addressalign-toparrow-leftarrow-rightbackbellblockcalendarcameraccwcheckchevron-downchevron-leftchevron-rightchevron-small-downchevron-small-leftchevron-small-rightchevron-small-upchevron-upcircle-with-checkcircle-with-crosscircle-with-pluscrossdots-three-verticaleditemptyheartexporteye-with-lineeyefacebookfolderfullheartglobegmailgooglegroupsimageimagesinstagramlinklocation-pinm-swarmSearchmailmessagesminusmoremuplabelShape 3 + Rectangle 1outlookpersonStartprice-ribbonImported LayersImported LayersImported Layersshieldstartickettrashtriangle-downtriangle-uptwitteruseryahoo

No-shows don't have to be no-gos

From: Cindy F.
Sent on: Monday, August 2, 2010 5:27 PM
Have you ever experienced a no-show for an appointment? The temptation is to lose your temper or just slink back to your office.

Losing your temper will alienate you from the client. Slinking away suggests that your time isn���t valuable and it���s acceptable for the client to be absent.

Either reaction doesn���t move the opportunity forward. No-shows happen to all salespeople at one time or another, but they don���t need to be disastrous. There are some simple rules to help you avoid the problem, and turn no-shows to your advantage when it crops up.

Always pre-sell the appointment. When you���re setting up the sales call, ask ���What would you like to discuss during our next meeting?��� and ���Is there anything that you can think of that would come up that would prevent us from keeping this appointment?��� These types of questions force the customer to visualize the upcoming meeting and help ensure they are able to attend.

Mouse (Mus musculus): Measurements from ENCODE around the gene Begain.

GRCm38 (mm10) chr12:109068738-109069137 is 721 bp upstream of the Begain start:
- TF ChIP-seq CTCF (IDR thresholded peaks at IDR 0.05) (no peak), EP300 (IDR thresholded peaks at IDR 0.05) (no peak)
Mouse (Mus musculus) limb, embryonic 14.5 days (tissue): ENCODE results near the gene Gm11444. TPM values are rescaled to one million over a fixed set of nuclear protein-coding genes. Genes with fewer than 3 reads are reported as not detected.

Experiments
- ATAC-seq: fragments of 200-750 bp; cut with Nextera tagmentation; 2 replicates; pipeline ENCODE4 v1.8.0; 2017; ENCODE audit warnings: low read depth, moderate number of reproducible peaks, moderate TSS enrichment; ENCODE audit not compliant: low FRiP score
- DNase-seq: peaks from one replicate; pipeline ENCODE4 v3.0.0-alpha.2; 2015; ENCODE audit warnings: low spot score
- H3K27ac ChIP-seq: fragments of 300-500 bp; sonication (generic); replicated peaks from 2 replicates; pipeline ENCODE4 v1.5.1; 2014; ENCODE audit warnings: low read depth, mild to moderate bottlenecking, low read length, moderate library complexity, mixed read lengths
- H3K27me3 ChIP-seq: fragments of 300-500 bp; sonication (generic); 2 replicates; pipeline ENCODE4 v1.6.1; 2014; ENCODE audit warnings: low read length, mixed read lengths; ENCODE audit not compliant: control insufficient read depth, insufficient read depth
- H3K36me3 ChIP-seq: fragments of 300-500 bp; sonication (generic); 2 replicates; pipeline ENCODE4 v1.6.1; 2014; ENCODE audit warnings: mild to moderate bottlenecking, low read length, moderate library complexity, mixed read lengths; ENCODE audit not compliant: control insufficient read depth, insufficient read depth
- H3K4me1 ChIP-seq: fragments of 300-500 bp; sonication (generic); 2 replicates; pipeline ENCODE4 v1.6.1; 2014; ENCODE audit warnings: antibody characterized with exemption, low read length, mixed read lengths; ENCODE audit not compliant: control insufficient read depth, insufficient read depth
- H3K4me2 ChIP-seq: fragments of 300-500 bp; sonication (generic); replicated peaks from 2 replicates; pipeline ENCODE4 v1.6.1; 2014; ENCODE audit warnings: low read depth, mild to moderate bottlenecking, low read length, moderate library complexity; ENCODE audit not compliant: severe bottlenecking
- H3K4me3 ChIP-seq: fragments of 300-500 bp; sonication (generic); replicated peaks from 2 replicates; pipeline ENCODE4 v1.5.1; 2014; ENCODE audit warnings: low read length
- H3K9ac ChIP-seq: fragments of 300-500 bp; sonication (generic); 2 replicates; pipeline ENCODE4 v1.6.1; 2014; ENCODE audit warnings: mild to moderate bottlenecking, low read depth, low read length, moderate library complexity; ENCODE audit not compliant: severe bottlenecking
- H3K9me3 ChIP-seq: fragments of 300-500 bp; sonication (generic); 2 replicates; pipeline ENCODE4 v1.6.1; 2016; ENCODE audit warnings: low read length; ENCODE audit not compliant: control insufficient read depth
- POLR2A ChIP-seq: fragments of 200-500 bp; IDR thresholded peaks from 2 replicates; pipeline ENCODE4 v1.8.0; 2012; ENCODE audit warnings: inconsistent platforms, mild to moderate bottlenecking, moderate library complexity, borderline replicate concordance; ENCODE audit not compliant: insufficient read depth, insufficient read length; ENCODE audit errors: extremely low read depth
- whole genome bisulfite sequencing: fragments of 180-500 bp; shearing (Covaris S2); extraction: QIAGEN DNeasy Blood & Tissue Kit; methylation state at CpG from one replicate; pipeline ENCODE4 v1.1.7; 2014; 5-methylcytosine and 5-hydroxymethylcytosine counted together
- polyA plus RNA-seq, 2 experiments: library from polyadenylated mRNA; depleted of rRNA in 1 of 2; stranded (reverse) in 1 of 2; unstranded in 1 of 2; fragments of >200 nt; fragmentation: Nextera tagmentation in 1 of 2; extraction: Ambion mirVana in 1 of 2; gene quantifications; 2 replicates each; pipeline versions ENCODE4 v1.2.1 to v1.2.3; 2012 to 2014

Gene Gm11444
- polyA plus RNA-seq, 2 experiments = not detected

Remind the customer about the meeting. Call or e-mail in advance of the meeting to confirm that the customer will be present. This is useful because it communicates that you���re invested in the meeting and that you���re taking time out of your schedule. If possible, send a meeting request so that the appointment will make its way directly into the client���s calendar.

In the event of a no-show, leverage the gaffe. If the customer is a no-show, the situation can be used to your advantage, if you move quickly enough. Make the customer feel obligated to you without making them uncomfortable. You need to diplomatically let them know the time and energy that you put into the meeting, but make it very clear that you want to maintain the relationship. Reschedule quickly so that the no-show doesn���t blunt your sales momentum. In most cases, a client will doggedly hold the meeting to avoid an appearance of being rude.

No-shows are frustrating but they shouldn���t be the end of the sales process. When handled with care, being stood up is a rare occurrence and when it does happen, it can be a powerful opportunity to gain an IOU.

Matthew Neuberger, president of Neuberger & Co. Inc., an authorized Sandler Training licensee in Pikesville, can be reached at (410) 864-8567.

2009 Business Woman of the Year award recipient by Another Approach Enterprises
2010 Entrepreneur of the Year award recipient by the Greater Bowie Chamber of Commerce

"We meet your deadlines...not ours!"
Cindy Freland, President
12105 Whiston Ct., Bowie, MD 20715
(301)[masked], (301) [masked] fax
Like me on Facebook:!/pages/Bowie-MD/Maryland-Secretarial-Services-Inc/[masked]?ref=ts&__a=16&ajaxpipe=1

This email message originally included an attachment.

Our Sponsors

People in this
Meetup are also in:

Sign up

Meetup members, Log in

By clicking "Sign up" or "Sign up using Facebook", you confirm that you accept our Terms of Service & Privacy Policy